What has come with lightening speed is merely the summation of a long process of the devaluation of marriage in Western culture. In 1970, only one state had no-fault divorce. By 1980, 49 had it. Coterminously, marriage has increasingly come to be defined as an emotional bond with a significant other rather than a fundamental building block of all society, religion and culture, based upon the fact that a man and a woman choose to enter a solemn life-long contract and bring new life into this world.

    The Supreme Court will likely rule on the two cases (DOMA and Proposition 8) in late June. Like Roe v. Wade, which found a (fictional) right to abortion in the U.S. Constitution, the court could rule that the traditional definition of marriage of one man and one woman is unconstitutional. No matter how the court rules, the fight has just begun. Many in our own fellowship think, Whats the big deal? Isnt it just about widening the tent of tolerance a bit more? If that were it, it would a major relief. But its not. Whats at stake is our First Amendment right to the free exercise of our religious conviction in the way we act in society. As the same-sex marriage train gains steam, we find ourselves increasingly under attack, our social ministry agencies are forced to either capitulate to the state or lose funding and even licenses. All opposed to same-sex marriage for conscience grounds are and will increasingly be labeled bigots in line with slave-holders and those who were opposed to ending of legalized racism in this country. And know this: As traditional Christians are driven out of the public square, the door is also closed for the Gospel.

    The task before us is monumental. We are called to repent of our lack of appreciation for marriage and family. We are called to confess Christ to all and call all to repentance. We must elevate marriage among us and educate, educate, educate. Even as we seek specific ways to care for those challenged by same-sex attraction, we must resist conforming to the culture.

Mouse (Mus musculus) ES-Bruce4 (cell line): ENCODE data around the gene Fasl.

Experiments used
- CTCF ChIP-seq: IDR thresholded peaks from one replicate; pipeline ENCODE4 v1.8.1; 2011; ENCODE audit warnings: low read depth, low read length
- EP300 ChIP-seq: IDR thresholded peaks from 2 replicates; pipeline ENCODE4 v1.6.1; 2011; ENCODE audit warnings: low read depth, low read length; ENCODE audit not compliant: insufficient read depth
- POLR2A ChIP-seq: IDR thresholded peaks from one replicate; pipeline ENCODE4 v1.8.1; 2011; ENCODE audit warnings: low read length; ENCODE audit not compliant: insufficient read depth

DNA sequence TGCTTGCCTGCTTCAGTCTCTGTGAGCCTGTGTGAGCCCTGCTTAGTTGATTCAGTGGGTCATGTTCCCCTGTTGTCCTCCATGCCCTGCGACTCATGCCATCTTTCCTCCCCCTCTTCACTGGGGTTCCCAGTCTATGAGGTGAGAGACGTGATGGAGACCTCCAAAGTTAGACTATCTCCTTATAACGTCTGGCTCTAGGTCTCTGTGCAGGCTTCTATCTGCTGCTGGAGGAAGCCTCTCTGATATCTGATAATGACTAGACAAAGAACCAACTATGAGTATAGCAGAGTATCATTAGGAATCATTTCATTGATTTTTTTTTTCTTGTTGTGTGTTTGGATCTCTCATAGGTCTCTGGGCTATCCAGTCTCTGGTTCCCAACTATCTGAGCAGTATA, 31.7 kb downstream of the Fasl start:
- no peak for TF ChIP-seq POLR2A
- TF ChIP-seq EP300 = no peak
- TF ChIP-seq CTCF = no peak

We know whose we are. We know what is in store for us. We know we will be severely tested in these last days, but this testing will abound in faithfulness and praise (1 Peter 1).

    Pastor Matthew Harrison
    “Let’s go!” Mark 1:38
    e-mail: [email protected]
    Web page: http://www.lcms.org/president

  4. Better that the LC-MS develop a faculty of Law and a Law School at the Concordia Mequon campus. Then let that faculty of law address these issues as needed. An office in Washington is just a sop to lobbyists and consultants. We’ll throw lots of money at it which will all disappear into the DC rat hole.

  5. Joanne,

    Let’s be careful so that in our comments we don’t associate decent law-abiding, patriotic, church-going rodents with lying, crooked, sleazy DC politicians, particularly of one prominent party.

  6. @Joanne #4

    Concordia Portland has been branching out with multiple sites, enough (5?) branches to be remaned CU-Oregon. Of note is last year they expanded to Boise, ID, with a Law Campus. That is a good start. Now if we can make sure there is a Lutheran influence to their outlook…. (by electing solid Board of Regents members as convention)

  7. What I’m talking about here is for informational and purposes of public witness and admonition, not necessarily legal action. Synod already has a legal department for when that is necessary. However, if such an office and/or board is put into place, someone with legal expertise should be part of it along with those with expertise in theology, philosophy, political science, the constitution, culture, ethics, public relations, and the ability to deal with church and entities of the state. But the idea here is to be an observer, commentator, filter and summarizer of information, while also be able to bring the testimony of the church to the state in and out of season.

  8. @Jason #6
    We need to make sure whatever entity that is started is solidly Lutheran from the outset. But we need something far more than legal opinions. That’s really only a minute part of what I’m thinking of here.

  9. I was extremely involved in politics in the 90’s and traveled to D.C. several years to lobby. One year in particular I contacted the OGI to schedule a visit with them to discuss the pertinent legislation that concerned all conservative groups and to see what our church body was doing in response. It was a friendly contact, however I was discouraged from a visit, and was also told that the OGI was being fazed out and was for all practical purposes ineffectual. That made me really, really sad. I have thought about that ever since. If we are going to engage our church body at D.C. level politics, we have to be PURPOSEFUL, and then DELIBERATE, and then we must present a consistent, united, and then strong front. No wishy-washy, no cracks, no weakness. Nothing but a bold, loving, clear witness. In the years since then I have become a lot more cynical, so I do not know if such a thing is possible, but I pray for God’s mercy towards us in the times that we are sure to face now going forward.